Robyn O'Brien is a former food analyst and mother of four. When her children were young, she really didn’t give much thought to what was in the food supply or whether or not the food on grocery store shelves was safe.
But life changed dramatically one morning when her youngest child had a life-threatening allergic reaction after eating scrambled eggs. Robyn began wondering how a child could be allergic to “food”. Growing up, she'd never known anybody who was allergic to food.
Having an Analytical Mind - What Did Robyn Do?
Being an analyst, Robyn began researching. She learned that:
- From 1997 to 2002, allergies to peanuts had doubled
- 1 out of 17 kids under 3 now has a food allergy
- There was a 265% increase in hospitalizations related to food allergic reactions
Robyn turned to the USDA and learned that, yes, in the 1990s, new proteins were engineered into our food supply.
The Growth of Genetically Modified Crops in the US
But at the same time, no human trials were conducted to see if they were safe.
An allergy to milk is the most common allergy in the US. So Robyn wondered, is there something in the milk supply that wasn't there when we were kids?
Yes. Beginning in 1994, scientists created a new genetically engineered protein — a synthetic growth hormone — and injected it into our cows to help them make more milk. But it was making the milk cows sick causing ovarian cysts, mastitis, lameness, skin disorders, and for that reason, it increased antibiotic use in those animals. Governments around the world said they would exercise caution and would not introduce it into the milk supply because it hadn't yet been proven safe.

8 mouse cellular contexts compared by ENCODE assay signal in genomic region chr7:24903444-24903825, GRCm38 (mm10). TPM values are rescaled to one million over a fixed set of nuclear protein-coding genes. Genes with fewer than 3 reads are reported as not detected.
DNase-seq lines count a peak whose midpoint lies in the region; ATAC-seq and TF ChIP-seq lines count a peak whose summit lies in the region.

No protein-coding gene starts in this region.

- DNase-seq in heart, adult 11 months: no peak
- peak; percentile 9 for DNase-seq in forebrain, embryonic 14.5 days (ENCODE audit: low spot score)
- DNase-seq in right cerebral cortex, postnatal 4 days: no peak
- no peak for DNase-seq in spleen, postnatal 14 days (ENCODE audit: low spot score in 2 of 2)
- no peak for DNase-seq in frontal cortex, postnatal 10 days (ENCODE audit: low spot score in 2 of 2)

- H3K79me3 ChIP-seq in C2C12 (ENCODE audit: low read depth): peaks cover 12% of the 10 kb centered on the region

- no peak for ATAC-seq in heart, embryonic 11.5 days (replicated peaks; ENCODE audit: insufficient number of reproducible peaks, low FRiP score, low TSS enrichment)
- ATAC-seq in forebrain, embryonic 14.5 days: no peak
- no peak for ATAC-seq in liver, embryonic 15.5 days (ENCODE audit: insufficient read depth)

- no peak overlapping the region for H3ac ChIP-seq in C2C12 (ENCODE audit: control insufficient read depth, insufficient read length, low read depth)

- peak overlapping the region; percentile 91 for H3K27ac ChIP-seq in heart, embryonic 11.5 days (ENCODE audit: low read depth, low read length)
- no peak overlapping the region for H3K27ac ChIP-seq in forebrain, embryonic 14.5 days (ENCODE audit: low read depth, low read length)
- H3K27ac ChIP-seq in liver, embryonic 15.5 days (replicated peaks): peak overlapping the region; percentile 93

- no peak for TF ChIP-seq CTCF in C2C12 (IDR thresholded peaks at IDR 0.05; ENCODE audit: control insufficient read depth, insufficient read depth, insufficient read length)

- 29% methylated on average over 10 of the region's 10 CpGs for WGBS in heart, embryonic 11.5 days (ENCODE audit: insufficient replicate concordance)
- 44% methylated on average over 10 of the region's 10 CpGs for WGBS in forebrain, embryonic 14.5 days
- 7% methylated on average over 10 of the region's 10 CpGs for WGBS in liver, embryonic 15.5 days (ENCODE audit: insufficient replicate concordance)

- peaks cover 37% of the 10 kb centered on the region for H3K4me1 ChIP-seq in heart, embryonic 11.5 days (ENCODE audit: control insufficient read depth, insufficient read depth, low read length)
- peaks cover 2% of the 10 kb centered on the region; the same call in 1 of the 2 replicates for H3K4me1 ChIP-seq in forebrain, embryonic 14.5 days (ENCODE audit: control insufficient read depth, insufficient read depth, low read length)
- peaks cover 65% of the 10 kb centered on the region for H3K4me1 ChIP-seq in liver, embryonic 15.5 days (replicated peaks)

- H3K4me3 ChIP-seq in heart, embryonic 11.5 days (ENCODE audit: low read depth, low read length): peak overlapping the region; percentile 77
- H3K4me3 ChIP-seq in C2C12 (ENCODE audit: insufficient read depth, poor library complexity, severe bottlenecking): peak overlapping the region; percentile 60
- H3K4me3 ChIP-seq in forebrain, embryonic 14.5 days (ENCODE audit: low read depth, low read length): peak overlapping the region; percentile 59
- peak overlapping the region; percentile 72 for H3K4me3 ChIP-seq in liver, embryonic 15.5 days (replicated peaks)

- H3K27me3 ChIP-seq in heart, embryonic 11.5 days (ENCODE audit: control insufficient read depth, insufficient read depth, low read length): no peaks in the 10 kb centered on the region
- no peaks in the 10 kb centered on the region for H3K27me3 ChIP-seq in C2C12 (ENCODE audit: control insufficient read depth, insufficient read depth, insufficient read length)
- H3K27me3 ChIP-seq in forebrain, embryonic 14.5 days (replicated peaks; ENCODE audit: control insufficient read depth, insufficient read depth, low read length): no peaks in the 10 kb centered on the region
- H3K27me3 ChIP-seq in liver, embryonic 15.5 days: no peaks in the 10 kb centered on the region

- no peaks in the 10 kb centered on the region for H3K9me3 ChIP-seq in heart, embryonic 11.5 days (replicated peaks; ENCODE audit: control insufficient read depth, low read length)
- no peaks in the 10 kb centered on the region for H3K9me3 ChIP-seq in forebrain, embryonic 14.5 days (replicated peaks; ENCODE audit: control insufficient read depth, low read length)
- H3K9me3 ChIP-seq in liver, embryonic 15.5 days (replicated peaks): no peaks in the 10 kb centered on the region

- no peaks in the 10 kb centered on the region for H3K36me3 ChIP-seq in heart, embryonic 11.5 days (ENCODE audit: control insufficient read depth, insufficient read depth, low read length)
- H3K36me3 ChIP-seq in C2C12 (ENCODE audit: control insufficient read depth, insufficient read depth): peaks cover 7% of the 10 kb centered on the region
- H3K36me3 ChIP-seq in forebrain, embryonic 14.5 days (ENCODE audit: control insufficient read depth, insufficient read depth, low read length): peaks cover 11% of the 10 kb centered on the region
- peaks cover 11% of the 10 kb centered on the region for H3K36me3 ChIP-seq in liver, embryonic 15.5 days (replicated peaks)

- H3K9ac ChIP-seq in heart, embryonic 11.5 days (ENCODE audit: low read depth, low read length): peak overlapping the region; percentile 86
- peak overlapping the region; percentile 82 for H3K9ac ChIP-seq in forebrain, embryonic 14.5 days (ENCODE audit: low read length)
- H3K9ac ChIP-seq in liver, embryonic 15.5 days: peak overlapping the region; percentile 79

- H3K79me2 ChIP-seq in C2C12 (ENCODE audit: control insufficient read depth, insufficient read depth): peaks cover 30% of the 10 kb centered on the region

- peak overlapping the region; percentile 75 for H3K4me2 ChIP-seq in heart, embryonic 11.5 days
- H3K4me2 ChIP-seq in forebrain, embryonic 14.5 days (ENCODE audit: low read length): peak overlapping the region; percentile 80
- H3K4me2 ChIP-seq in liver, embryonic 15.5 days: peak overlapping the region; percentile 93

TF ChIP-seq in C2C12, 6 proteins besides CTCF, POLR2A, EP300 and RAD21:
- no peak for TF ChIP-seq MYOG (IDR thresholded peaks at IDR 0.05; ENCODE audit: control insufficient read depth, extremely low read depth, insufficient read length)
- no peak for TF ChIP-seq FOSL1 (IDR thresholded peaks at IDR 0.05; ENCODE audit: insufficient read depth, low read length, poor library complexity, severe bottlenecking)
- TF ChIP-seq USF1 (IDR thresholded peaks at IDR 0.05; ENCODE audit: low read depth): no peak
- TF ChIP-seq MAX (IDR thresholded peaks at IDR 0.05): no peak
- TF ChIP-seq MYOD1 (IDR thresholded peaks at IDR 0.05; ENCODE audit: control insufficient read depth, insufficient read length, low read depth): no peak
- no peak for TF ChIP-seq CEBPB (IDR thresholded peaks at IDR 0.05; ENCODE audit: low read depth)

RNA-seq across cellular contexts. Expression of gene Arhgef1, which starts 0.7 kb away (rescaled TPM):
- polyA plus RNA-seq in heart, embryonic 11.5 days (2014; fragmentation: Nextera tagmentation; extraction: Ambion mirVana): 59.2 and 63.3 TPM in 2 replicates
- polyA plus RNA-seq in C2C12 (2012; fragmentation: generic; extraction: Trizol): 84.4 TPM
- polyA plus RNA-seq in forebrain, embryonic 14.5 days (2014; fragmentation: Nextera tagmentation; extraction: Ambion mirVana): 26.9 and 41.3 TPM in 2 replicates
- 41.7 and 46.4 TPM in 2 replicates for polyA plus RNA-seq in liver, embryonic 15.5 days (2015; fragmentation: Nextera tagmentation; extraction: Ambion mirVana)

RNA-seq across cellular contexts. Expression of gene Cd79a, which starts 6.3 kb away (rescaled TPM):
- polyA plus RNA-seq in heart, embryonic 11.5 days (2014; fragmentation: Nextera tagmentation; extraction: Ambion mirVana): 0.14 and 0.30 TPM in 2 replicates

and all 27 countries in Europe
did not allow this synthetic milk hormone
when it was introduced in the US in 1994.
The United States allowed it because it had not been proven dangerous.
Not because it had been proven safe.
What About the Increases in Breast, Prostate and Colon Cancer?
Robyn wanted to know if the conditions we're seeing here in the US of increased breast, prostate and colon cancer could be linked to this new growth hormone, this synthetic protein. She compared how much the US spent on healthcare and also the US cancer rates compared to the rest of the world:
According the American Cancer Society:
- If you move to the US from a country like Japan, your likelihood of getting cancer increases four-fold.
- 1 out of 2 American men and 1 out of 3 women in the US are expected to get cancer in their lifetime.
- 1 out of 8 women has breast cancer. (But only 1 in 10 of the breast cancers are genetic, which means 9 out of ten are environmentally triggered.)
Why Has There Been An Increase in Other Food Allergies?
Robyn wanted to know about the other allergies we're seeing, have foreign proteins been introduced in other foods, too?
Shortly after milk was engineered with this new protein, scientists engineered soy (which is also one of the top 8 allergens.) Scientists were able to engineer the soybean so that it could withstand increasing doses of weed killer. Again, governments around the world exercised precaution until this new soy could be known as safe. Not the US.
Robyn also wanted to know about corn. In the late 90s when concern grew about spraying insecticide over corn fields, scientists were able to engineer that insecticide into the dna of a corn seed so that as it grows, it releases its own insecticide.
Join Robyn's Team
When Robyn told her four kids, "You know how Mom has learned some tough stuff about what's going on in our food and how it's not in food in other countries and especially not to food fed to kids? I have to do something about that." One of her children looked at her and said, "Mom, how many people are on your team?" She said, “You four, and your daddy." Then he said, "You need a bigger team."
When I saw this I thought, "Gosh, I didn't even know we had a team!" I think every mom and dad in America should stand up and be part of this Robyn’s team!
Things you can do right now
Watch the full TED presentation Robyn gave: